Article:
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Osteoporosis is a medical condition in which the bones are calcium deficient and highly porous, which can lead to broken bones, spinal curvature, and general discomfort. Women are more frequently affected by osteoporosis than men, and it is estimated that up to half of Caucasian and Asian women over 50 will suffer a broken bone as a direct result of osteoporosis. While it can be treated, it is far better to prevent osteoporosis, and steps for prevention can be undertaken at any age.
The first and most important way to prevent osteoporosis is to increase your calcium uptake and to help your body retain calcium. Most individuals need between 1,000-1,300 milligrams of calcium each day to build and maintain healthy bones. Calcium can be found in foods like dark green leafy vegetables, soy, and some dairy products. Taking a calcium supplement can also help prevent osteoporosis, as long as the supplement is taken with food and the total dosage is distributed throughout the day: your body cannot absorb 1,000 milligrams of calcium all at once. Teens can prevent osteoporosis by keeping their calcium intake high: no time in life after your teens is too early, or late, to start taking calcium.
Combine calcium intake with vitamin D. Vitamin D helps the body absorb and retain calcium, which is why many milks come with a vitamin D supplement. There are many sources for this valuable nutrient. For people living in warm climates, spending some time in the sun every day will provide enough vitamin D. You can also find vitamin D in egg yolks, saltwater fish, and liver.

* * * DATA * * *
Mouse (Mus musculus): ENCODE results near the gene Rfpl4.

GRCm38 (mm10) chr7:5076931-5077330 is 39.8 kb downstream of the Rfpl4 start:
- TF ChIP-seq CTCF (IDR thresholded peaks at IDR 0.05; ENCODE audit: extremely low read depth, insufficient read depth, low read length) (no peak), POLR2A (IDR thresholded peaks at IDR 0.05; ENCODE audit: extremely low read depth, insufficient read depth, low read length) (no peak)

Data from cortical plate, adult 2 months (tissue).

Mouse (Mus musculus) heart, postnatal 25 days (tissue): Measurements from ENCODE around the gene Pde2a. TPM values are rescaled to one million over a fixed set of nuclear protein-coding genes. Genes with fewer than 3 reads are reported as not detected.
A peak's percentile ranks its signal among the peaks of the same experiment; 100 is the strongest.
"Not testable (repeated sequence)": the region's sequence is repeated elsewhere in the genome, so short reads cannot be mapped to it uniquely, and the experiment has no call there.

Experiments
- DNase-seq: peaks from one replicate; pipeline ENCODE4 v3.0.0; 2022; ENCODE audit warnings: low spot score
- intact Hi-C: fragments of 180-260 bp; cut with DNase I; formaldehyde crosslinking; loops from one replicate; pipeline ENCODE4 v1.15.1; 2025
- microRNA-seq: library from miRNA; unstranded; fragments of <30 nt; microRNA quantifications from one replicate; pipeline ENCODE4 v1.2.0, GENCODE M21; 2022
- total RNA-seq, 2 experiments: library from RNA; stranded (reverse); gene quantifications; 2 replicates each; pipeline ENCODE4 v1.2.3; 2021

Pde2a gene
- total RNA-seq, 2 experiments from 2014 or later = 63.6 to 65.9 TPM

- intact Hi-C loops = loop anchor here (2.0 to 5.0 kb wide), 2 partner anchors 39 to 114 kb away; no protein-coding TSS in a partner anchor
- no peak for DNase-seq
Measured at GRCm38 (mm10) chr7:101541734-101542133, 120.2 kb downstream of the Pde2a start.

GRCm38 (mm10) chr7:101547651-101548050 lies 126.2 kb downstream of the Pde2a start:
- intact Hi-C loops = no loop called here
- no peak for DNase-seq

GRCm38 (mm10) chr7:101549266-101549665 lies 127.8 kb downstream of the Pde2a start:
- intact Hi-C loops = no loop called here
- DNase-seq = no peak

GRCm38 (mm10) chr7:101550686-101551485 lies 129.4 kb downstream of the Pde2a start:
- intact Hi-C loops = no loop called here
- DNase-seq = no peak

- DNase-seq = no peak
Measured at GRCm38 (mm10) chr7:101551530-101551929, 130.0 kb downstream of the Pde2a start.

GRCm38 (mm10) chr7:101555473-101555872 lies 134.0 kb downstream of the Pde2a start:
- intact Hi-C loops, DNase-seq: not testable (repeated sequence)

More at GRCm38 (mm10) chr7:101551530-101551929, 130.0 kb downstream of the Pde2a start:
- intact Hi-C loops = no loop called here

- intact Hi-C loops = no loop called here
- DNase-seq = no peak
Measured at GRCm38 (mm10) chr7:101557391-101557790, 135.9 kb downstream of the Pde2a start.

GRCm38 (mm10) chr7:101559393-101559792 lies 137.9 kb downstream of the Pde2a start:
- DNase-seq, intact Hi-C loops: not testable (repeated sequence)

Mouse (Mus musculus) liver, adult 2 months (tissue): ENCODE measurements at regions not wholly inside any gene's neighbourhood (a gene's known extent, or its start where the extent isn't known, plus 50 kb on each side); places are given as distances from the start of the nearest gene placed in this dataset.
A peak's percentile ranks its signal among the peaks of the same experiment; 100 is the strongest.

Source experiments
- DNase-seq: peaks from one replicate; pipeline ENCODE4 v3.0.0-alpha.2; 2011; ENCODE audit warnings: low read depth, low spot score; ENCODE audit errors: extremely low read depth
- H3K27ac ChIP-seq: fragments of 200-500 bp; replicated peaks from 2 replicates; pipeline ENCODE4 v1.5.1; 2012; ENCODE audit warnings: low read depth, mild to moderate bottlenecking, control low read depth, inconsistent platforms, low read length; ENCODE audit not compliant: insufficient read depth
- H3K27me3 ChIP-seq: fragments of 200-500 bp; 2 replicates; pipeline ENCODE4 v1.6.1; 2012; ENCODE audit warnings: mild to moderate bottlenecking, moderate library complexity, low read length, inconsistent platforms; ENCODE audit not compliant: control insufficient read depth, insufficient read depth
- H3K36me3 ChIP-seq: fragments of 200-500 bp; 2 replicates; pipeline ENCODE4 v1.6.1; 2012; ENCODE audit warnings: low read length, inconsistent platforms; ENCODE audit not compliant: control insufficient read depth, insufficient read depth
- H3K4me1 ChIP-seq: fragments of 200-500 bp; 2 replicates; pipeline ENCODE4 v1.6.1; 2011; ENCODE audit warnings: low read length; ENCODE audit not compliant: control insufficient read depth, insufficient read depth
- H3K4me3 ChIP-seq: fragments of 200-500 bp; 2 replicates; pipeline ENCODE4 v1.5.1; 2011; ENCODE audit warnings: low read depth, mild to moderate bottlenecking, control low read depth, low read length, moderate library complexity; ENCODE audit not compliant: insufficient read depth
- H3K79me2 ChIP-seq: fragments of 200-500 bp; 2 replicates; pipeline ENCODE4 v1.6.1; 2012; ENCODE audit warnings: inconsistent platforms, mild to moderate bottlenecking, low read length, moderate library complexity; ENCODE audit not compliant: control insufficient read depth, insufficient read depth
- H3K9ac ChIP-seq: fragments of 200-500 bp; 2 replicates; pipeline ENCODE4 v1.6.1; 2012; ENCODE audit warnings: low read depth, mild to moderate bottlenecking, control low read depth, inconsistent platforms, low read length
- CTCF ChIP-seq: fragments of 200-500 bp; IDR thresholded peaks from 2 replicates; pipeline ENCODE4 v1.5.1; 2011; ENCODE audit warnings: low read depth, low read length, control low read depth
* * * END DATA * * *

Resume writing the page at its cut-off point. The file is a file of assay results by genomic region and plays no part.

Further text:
Studies have shown that being physically active greatly helps to prevent osteoporosis. Start engaging in exercise such as jogging, weight lifting, hiking, or racket sports. Your body will benefit as a whole from more exercise, and you will also build stronger, healthier bones. In addition, avoid smoking, excessive alcohol, and large amounts of caffeine. All of these habits can actively strip calcium from your bones, leading a loss in bone density.
Regular bone density tests will not prevent osteoporosis, but they can arrest it early. If a bone density test reveals that you are at risk, you can increase your calcium intake and talk to your doctor about medication options. Osteoporosis cannot be cured: medications can only treat the symptoms, reducing the risk of fracture and making the patient more comfortable. Therefore, it is crucial that you monitor your bone density to catch osteoporosis before it becomes severe.
By following common sense health precautions, you will prevent osteoporosis from emerging later in life. In addition, you will live a healthier and more pleasant lifestyle overall. Women in particular need to act to prevent osteoporosis, although men are at risk as well, and should take regular bone density tests to make sure that their bones are healthy.